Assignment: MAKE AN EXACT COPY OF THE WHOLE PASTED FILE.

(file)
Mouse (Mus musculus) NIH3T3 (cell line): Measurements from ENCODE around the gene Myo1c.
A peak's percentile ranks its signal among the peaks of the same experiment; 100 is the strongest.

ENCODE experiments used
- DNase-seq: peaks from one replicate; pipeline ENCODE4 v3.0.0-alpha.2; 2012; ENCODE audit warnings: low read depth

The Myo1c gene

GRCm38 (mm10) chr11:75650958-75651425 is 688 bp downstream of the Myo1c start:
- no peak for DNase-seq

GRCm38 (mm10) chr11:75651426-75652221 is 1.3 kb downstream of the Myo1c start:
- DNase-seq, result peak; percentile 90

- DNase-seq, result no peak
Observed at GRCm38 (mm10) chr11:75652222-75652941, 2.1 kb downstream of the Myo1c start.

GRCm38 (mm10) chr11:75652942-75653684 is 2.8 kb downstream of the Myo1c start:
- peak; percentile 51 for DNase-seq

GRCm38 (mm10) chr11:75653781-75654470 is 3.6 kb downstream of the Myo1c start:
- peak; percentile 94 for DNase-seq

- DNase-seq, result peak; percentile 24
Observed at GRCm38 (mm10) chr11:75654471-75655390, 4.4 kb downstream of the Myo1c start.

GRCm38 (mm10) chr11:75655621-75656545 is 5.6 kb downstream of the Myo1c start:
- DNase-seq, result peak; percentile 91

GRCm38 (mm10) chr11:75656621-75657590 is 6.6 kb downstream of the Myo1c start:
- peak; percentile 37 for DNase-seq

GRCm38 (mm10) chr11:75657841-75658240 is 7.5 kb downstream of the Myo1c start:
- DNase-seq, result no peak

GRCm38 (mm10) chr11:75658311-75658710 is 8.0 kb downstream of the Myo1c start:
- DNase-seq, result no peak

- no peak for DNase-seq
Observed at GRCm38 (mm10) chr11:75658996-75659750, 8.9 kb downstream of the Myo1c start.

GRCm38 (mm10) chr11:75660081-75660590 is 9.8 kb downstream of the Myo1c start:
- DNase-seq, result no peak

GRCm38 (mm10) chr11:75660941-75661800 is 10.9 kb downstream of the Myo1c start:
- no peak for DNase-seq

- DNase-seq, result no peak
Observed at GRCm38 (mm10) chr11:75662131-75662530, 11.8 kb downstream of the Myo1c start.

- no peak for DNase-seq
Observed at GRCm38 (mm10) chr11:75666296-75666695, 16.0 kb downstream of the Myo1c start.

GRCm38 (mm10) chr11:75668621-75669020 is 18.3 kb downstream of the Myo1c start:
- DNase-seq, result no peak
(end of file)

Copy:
Mouse (Mus musculus) NIH3T3 (cell line): Measurements from ENCODE around the gene Myo1c.
A peak's percentile ranks its signal among the peaks of the same experiment; 100 is the strongest.

ENCODE experiments used
- DNase-seq: peaks from one replicate; pipeline ENCODE4 v3.0.0-alpha.2; 2012; ENCODE audit warnings: low read depth

The Myo1c gene

GRCm38 (mm10) chr11:75650958-75651425 is 688 bp downstream of the Myo1c start:
- no peak for DNase-seq

GRCm38 (mm10) chr11:75651426-75652221 is 1.3 kb downstream of the Myo1c start:
- DNase-seq, result peak; percentile 90

- DNase-seq, result no peak
Observed at GRCm38 (mm10) chr11:75652222-75652941, 2.1 kb downstream of the Myo1c start.

GRCm38 (mm10) chr11:75652942-75653684 is 2.8 kb downstream of the Myo1c start:
- peak; percentile 51 for DNase-seq

GRCm38 (mm10) chr11:75653781-75654470 is 3.6 kb downstream of the Myo1c start:
- peak; percentile 94 for DNase-seq

- DNase-seq, result peak; percentile 24
Observed at GRCm38 (mm10) chr11:75654471-75655390, 4.4 kb downstream of the Myo1c start.

GRCm38 (mm10) chr11:75655621-75656545 is 5.6 kb downstream of the Myo1c start:
- DNase-seq, result peak; percentile 91

GRCm38 (mm10) chr11:75656621-75657590 is 6.6 kb downstream of the Myo1c start:
- peak; percentile 37 for DNase-seq

GRCm38 (mm10) chr11:75657841-75658240 is 7.5 kb downstream of the Myo1c start:
- DNase-seq, result no peak

GRCm38 (mm10) chr11:75658311-75658710 is 8.0 kb downstream of the Myo1c start:
- DNase-seq, result no peak

- no peak for DNase-seq
Observed at GRCm38 (mm10) chr11:75658996-75659750, 8.9 kb downstream of the Myo1c start.

GRCm38 (mm10) chr11:75660081-75660590 is 9.8 kb downstream of the Myo1c start:
- DNase-seq, result no peak

GRCm38 (mm10) chr11:75660941-75661800 is 10.9 kb downstream of the Myo1c start:
- no peak for DNase-seq

- DNase-seq, result no peak
Observed at GRCm38 (mm10) chr11:75662131-75662530, 11.8 kb downstream of the Myo1c start.

- no peak for DNase-seq
Observed at GRCm38 (mm10) chr11:75666296-75666695, 16.0 kb downstream of the Myo1c start.

GRCm38 (mm10) chr11:75668621-75669020 is 18.3 kb downstream of the Myo1c start:
- DNase-seq, result no peak